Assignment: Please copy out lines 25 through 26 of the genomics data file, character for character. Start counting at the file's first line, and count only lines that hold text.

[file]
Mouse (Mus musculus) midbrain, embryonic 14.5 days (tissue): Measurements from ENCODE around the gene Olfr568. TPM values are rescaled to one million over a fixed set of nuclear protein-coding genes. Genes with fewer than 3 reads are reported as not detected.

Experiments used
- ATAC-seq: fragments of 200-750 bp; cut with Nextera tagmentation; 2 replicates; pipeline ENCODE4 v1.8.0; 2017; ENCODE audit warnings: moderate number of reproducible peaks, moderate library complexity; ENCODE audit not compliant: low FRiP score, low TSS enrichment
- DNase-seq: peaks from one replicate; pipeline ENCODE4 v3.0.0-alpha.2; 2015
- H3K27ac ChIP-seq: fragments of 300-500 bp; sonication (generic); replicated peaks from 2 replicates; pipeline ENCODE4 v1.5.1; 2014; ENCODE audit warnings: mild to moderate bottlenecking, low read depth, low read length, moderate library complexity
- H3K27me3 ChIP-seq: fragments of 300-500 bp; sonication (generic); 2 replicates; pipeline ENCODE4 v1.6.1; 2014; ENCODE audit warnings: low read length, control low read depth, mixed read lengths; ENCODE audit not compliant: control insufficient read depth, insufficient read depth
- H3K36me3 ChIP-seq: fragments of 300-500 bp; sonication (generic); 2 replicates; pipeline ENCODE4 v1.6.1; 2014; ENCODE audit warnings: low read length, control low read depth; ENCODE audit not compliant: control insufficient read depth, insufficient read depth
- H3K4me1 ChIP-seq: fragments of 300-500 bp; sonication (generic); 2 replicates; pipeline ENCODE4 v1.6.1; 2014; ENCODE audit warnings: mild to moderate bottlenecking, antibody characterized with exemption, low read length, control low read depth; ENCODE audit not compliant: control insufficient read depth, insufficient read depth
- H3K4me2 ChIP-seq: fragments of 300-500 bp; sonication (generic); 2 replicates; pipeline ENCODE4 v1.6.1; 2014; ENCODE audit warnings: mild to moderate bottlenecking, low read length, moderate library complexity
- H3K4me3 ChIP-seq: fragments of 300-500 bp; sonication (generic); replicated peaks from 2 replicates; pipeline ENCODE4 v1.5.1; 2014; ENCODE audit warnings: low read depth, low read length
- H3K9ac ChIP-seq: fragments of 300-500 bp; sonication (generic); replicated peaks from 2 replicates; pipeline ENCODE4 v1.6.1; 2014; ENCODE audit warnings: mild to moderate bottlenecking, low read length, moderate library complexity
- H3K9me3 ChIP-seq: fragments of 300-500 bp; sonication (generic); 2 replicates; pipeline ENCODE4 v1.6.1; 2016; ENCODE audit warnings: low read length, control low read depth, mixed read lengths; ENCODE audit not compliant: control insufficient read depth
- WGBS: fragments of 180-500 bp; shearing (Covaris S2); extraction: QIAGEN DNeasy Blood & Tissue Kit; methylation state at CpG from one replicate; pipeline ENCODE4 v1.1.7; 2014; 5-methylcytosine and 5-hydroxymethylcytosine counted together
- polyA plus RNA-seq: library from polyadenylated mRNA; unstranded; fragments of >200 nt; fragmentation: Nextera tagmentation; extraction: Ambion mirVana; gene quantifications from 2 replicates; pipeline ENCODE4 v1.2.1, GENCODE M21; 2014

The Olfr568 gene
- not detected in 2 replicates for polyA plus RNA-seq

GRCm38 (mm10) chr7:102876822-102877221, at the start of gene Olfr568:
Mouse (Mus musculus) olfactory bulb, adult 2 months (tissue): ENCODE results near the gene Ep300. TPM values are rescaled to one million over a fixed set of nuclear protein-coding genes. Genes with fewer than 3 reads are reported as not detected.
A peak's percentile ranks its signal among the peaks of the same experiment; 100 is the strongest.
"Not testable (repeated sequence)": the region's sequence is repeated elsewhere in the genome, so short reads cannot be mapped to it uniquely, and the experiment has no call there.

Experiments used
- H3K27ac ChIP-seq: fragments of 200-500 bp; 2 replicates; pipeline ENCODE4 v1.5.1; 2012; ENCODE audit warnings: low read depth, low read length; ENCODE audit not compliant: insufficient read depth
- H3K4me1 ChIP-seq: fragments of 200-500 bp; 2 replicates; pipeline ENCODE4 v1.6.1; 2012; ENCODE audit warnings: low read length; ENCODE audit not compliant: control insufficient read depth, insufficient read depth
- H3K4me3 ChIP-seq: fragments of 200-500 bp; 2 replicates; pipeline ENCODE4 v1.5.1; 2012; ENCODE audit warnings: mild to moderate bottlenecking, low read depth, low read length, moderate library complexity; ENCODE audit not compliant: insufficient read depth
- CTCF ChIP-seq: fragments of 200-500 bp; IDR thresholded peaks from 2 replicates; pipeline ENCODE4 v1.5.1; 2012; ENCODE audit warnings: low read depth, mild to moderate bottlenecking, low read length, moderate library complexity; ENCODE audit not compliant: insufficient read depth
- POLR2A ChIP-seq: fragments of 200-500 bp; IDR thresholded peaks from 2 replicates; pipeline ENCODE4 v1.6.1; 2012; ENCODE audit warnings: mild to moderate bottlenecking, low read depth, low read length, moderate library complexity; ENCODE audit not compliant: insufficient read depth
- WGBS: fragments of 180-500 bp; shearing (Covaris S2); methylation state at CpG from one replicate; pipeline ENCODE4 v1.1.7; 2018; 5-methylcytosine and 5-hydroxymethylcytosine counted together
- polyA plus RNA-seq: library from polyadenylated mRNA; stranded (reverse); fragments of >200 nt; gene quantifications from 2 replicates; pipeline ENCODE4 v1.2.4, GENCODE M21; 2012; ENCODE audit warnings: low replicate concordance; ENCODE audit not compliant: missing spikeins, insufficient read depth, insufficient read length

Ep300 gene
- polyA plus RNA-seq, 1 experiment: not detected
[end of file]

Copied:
- CTCF ChIP-seq: fragments of 200-500 bp; IDR thresholded peaks from 2 replicates; pipeline ENCODE4 v1.5.1; 2012; ENCODE audit warnings: low read depth, mild to moderate bottlenecking, low read length, moderate library complexity; ENCODE audit not compliant: insufficient read depth
- POLR2A ChIP-seq: fragments of 200-500 bp; IDR thresholded peaks from 2 replicates; pipeline ENCODE4 v1.6.1; 2012; ENCODE audit warnings: mild to moderate bottlenecking, low read depth, low read length, moderate library complexity; ENCODE audit not compliant: insufficient read depth